Writing for The Times I would say was the big turning point in my personal journey, and starting to implement some of the suggestions I received from the readers and being put in touch with people like Jay and then, through them, joining a business group that I’m still a member of and just starting to learn a lot more about how to be a boss and how to run a business than what I’d been able to teach myself.

Jay Goltz:
How long had you been in business at that point?

Paul Downs:
I started the business January 1, 1986, so whatever that would have been—22 years.

Dana White:
How did you have the energy to keep going?

Paul Downs:
The thing about business is you only fail when you shut the doors, and until you actually spend that very last dollar and walk away from the building, you haven’t actually failed yet. In December 2009, I could see it coming. It was literally weeks away. I could model out my cash flow, how much I had on hand and how much I was spending.

I started looking online for information about what happens when a Main Street business fails, and I found literally nothing. That is why I reached out to Loren. But why did I keep going through that? Because I come to get up in the morning and do the same thing I’ve been doing for 22 years. Now, until I actually failed, I haven’t failed. I could be failing. You could be failing for a long time. I was failing for I would say 24 of the 22 years. It took me a few years to really dig out of it, but I wasn’t failing quite as fast as I was succeeding in some other ways. I was in this terrible situation, but I’ve been in bad situations for years and years and years, and I just really hadn’t hadn’t given up yet. That’s the answer. I just haven’t given up yet.

Dana White:
Yeah, you haven’t failed until you’ve failed. So if you’re down to your last dollar, and you’re getting ready to turn in the keys of your business, do you turn in the keys and put the dollar in your pocket? Or do you hang on to the keys for as long as you can and take that dollar and do something with it that would, in turn, allow your business to turn around? I think that’s what I’m hearing you say.

Paul Downs:
Yeah, I would say that aside from playing offense, which is what you may use that dollar on, there is one critical thing, which is just to keep the lights on. Because you don’t know what’s about to happen. What happened to me on the last day of 2009 is a client placed a nice order. That got me another five weeks, and then in that five weeks, somebody else placed an order. If I’d walked out, then I wouldn’t have gotten that phone call and then it would be over. But if you can just hang on, maybe the vast forces that are always at work on everybody may start to go in your favor, as opposed to against you.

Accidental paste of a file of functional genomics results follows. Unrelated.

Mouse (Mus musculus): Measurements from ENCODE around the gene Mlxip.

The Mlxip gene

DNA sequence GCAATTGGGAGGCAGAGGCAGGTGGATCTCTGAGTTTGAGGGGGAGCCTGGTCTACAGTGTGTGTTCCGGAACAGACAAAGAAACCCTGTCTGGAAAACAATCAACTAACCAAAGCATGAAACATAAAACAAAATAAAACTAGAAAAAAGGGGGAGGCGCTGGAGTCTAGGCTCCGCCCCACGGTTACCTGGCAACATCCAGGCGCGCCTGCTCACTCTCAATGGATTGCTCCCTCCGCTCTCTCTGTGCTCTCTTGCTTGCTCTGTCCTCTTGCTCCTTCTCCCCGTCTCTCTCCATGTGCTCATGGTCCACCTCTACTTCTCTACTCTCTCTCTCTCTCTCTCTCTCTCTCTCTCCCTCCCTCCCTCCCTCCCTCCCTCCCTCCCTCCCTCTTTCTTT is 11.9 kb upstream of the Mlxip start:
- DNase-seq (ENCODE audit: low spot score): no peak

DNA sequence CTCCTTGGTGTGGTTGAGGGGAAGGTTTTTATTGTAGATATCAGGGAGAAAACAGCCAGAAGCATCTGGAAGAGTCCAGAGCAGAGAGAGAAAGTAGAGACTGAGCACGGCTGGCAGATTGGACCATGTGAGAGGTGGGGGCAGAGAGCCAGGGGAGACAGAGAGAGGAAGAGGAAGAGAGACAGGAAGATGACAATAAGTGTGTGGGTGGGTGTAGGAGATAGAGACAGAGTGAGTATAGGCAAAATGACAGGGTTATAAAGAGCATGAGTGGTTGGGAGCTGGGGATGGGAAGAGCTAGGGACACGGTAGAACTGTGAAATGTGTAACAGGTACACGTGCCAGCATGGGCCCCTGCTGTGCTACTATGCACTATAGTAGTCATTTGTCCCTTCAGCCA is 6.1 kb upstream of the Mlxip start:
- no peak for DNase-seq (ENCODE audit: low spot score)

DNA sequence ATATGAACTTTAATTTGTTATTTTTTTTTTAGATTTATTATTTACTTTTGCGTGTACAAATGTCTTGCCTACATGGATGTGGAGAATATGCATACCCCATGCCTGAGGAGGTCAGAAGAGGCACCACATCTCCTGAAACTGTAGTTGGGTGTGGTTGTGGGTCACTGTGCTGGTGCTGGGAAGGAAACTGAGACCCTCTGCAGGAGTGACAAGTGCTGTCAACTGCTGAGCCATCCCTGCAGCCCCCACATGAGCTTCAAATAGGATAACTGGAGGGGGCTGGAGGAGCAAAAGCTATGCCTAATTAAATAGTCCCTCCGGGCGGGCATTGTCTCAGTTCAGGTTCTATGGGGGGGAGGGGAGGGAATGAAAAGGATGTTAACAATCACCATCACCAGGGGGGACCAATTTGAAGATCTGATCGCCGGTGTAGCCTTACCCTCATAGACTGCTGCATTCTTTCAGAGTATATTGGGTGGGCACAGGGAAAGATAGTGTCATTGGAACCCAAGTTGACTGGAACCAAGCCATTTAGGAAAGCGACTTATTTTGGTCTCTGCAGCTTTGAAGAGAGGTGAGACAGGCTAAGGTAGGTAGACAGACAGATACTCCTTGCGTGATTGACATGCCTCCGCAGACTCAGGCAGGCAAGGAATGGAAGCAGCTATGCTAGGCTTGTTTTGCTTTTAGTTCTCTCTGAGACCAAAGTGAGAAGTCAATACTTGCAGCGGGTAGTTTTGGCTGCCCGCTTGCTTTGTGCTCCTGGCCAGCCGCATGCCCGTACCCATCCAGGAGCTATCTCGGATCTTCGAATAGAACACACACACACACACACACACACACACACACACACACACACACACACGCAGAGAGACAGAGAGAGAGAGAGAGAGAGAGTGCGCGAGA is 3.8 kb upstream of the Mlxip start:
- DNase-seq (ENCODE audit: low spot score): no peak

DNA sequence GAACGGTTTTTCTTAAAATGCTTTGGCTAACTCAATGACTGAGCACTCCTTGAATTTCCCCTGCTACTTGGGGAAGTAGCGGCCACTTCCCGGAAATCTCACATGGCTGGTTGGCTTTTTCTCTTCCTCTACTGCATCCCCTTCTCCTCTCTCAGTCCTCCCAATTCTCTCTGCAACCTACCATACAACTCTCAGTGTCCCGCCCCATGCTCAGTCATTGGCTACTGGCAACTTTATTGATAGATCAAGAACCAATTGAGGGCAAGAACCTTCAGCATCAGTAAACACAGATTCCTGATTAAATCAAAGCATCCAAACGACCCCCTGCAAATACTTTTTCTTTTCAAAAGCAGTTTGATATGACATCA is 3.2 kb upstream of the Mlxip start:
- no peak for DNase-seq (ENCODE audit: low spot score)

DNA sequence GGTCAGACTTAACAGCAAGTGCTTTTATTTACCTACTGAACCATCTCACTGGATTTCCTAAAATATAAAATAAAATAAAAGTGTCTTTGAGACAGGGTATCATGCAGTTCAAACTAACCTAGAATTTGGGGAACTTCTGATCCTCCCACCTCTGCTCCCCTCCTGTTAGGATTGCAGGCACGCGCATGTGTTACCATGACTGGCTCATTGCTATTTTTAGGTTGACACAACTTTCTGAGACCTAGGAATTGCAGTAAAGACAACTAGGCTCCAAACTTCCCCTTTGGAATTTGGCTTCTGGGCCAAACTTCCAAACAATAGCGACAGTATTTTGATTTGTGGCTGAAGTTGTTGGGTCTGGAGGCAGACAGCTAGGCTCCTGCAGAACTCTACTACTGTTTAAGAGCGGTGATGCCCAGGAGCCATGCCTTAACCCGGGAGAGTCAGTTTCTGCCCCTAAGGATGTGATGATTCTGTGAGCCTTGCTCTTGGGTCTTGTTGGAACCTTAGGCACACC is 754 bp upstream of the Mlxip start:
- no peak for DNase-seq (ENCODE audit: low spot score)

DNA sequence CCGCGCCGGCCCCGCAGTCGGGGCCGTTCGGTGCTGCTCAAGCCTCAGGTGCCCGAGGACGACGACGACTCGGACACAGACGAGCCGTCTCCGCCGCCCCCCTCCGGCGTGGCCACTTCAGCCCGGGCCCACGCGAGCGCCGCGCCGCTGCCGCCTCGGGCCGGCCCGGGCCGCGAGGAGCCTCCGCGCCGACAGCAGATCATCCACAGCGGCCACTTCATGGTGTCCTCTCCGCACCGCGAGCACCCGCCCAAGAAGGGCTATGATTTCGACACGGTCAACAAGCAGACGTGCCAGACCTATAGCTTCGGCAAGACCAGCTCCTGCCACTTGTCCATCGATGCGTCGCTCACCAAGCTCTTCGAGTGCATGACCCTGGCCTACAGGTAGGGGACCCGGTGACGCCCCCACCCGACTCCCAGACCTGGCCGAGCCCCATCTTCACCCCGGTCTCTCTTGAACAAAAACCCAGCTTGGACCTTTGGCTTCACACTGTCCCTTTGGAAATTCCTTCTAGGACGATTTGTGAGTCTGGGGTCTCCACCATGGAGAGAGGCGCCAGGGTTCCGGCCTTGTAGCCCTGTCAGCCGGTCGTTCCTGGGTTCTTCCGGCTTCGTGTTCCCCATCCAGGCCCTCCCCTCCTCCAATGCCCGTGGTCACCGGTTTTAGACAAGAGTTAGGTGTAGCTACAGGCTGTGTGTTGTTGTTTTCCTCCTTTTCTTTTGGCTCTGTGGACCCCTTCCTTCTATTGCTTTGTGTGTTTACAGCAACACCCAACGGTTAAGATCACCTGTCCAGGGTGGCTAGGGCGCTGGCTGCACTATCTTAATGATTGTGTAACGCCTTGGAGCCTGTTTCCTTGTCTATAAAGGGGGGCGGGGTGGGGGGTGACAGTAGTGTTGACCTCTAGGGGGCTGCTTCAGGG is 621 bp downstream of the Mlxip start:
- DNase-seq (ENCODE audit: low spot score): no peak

Dana White:
Did you do everything that you were supposed to do? Did you do all the marketing? Is that what led to the failing? Or were there some things that you hadn’t done that, with the new orders coming in, gave you an opportunity to grow and save the business?

Paul Downs:
I’ll tell you, there are always things that I haven’t done. I’m just gonna plant this flag right now in the first 10 minutes of being on this podcast, which is, I am the worst business person on this podcast. I am not as concerned with sacrificing every ounce of my energy and resources to make the business succeed as some others are. It’s just not who I am.

Part of the reason for that is that I have a family, and particularly at that time, I had kids in the house. One of my kids has special needs. He’s severely autistic. Whatever I put into the business, I still have to reserve something to go home and deal with that.

Then the other thing is, in the course of having an autistic child for the last—he’s 26 now—you always run across something that you as the parent are encouraged to try. It’s this miracle cure. It’s that miracle cure. You get to the point fairly quickly when you realize you just can’t do everything. You can’t do it all. Some of it is pure quackery. Some of it may not be, but you just can’t do it all.

I found that I had to make a choice about how we would treat that situation and how much energy we would put into it and how much my wife and I would try to reserve for my other children, and how much I would personally try to reserve for my business and try to keep it all in balance. I’m never going to say there’s not something that someone could suggest to me, like, “Oh, you should try this.” And they’re probably right, and it may even work. But if I’m not capable of fitting it into my overall life, I tend to not do it. That I’m sure means that the business is not as successful as it could have been. On the other hand, I’m now in year 35, and it could be a lot worse. I’ve seen a lot worse.

Loren Feldman:
Paul, I don’t want you to sell yourself short. All the things you said I’m aware of, and I know about the importance of your family to you. That’s all certainly true. But I also know, having edited your blog posts at The New York Times, that you threw yourself into understanding the dynamics of your business in a way I’ve seen few people do, whether it was understanding the mechanics of Google Pay Per Click or understanding Obamacare when it got released. You would devote countless hours to trying to understand these things and figure out how to make them work for your business. I think it’s important to acknowledge that.